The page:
Newfoundland and Labrador is known worldwide for its pristine natural heritage, which attracts tourism and results in economic benefits for the province. The province of Newfoundland and Labrador has dedicated protection to many of these natural areas, and continuously works to create more protected areas.
However, although these protected areas are established to preserve significant features, such as specific species and habitat, it also leads to ecotourism -- an emerging economic value that is a result of our natural heritage and significant features. Increased tourist activity, although economically beneficial, may also introduce some added threats and pressures to the area that is protected as well as the feature for which the protected area was established in the first place.
For example, the Witless Bay Ecological Reserve is bombarded daily by guided tour boats full of tourists excited to see the birds that reside on the island. However, the birds experience constant pressure and are influenced by the fast speed these boats travel, etc. The operators of these boat tours (if provided with some basic education on the lifestyle, needs and culture of these birds) could potentially deliver a much better tour and at the same time protect the birds and educate the passengers on the tour by explaining a few general points about the birds and their culture. This would allow the operators to do their part in ensuring that the birds are protected while creating a healthy sustainable environment for them. The operators realize that it is the birds that are providing their livelihood and as a result they will want to protect them by all possible means. Furthermore, they would be educating local people and tourists to do the same. Operators would be further encouraged to participate and use this knowledge since overall it could potentially increase the quality of their operation and services they provide.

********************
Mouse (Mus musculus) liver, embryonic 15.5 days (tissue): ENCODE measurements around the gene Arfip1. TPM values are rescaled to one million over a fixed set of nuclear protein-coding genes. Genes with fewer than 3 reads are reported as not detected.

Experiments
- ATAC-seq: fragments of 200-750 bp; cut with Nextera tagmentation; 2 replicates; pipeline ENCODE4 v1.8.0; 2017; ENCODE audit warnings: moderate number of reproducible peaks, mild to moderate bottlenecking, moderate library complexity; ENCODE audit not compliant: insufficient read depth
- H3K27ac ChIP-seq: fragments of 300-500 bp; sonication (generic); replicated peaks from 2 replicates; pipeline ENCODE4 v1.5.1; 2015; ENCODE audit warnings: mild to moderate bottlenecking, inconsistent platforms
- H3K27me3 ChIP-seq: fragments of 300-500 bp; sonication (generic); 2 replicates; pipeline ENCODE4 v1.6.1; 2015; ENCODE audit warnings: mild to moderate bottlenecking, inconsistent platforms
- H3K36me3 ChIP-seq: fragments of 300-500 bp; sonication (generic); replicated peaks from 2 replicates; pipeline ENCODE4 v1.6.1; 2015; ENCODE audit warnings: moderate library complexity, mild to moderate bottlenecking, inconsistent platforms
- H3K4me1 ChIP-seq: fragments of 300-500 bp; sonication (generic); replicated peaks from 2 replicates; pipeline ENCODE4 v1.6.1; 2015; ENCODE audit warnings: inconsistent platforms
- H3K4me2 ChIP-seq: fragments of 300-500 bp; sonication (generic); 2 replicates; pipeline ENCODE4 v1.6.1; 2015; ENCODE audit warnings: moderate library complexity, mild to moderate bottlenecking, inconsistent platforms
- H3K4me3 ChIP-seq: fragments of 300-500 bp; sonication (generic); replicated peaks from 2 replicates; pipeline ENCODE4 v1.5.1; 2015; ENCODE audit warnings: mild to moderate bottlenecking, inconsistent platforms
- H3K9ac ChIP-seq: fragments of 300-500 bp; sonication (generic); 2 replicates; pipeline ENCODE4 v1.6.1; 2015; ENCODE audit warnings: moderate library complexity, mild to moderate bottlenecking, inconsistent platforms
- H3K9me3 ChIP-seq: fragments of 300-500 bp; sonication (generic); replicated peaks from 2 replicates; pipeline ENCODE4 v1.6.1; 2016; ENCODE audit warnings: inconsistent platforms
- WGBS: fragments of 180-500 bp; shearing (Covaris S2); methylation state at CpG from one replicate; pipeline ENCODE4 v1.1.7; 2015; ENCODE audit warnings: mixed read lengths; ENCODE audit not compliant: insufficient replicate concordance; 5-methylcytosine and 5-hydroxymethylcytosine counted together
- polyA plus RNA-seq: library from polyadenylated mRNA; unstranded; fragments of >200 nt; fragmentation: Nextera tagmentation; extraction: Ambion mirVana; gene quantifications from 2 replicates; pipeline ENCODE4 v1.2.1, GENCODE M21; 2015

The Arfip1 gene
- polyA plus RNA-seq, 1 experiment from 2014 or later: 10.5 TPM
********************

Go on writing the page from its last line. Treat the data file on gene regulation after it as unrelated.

With the rapid increase of ecotourism to Newfoundland and Labrador it is evident that responsible tourism and recreation activities need to be encouraged in order to ensure that people are able to enjoy these natural areas now and in the future without leaving any footprints and to make certain that the ecological integrity of the area is not threatened. For this reason, CPAWS Newfoundland and Labrador has embarked upon a multi year project designed to encourage responsible tourism to operators, tourists and the general public with the goal that this will lead to increased protection for our significant features, species and habitats. This project will serve to identify and list key natural areas, both protected and potential protected areas, across Newfoundland and Labrador where ecotourism has increasingly grown over the past several year while distinguishing the potential threats that tourist activities may have on the natural area.
This project will develop a plan in areas where there isn't already a current program to encourage responsible tourism and recreation activities and summarize this into a user-friendly brochure. It also includes an education campaign to educate tourist providers and users with some easy to follow steps that will ensure that these natural areas and species are not threatened for the sake of their current enjoyment and simple carelessness, thereby increasing the level of protection afforded to these important areas and also increasing the effectiveness of ecotourism. This project is supported by Environment Canada's EcoAction Community Funding Program.
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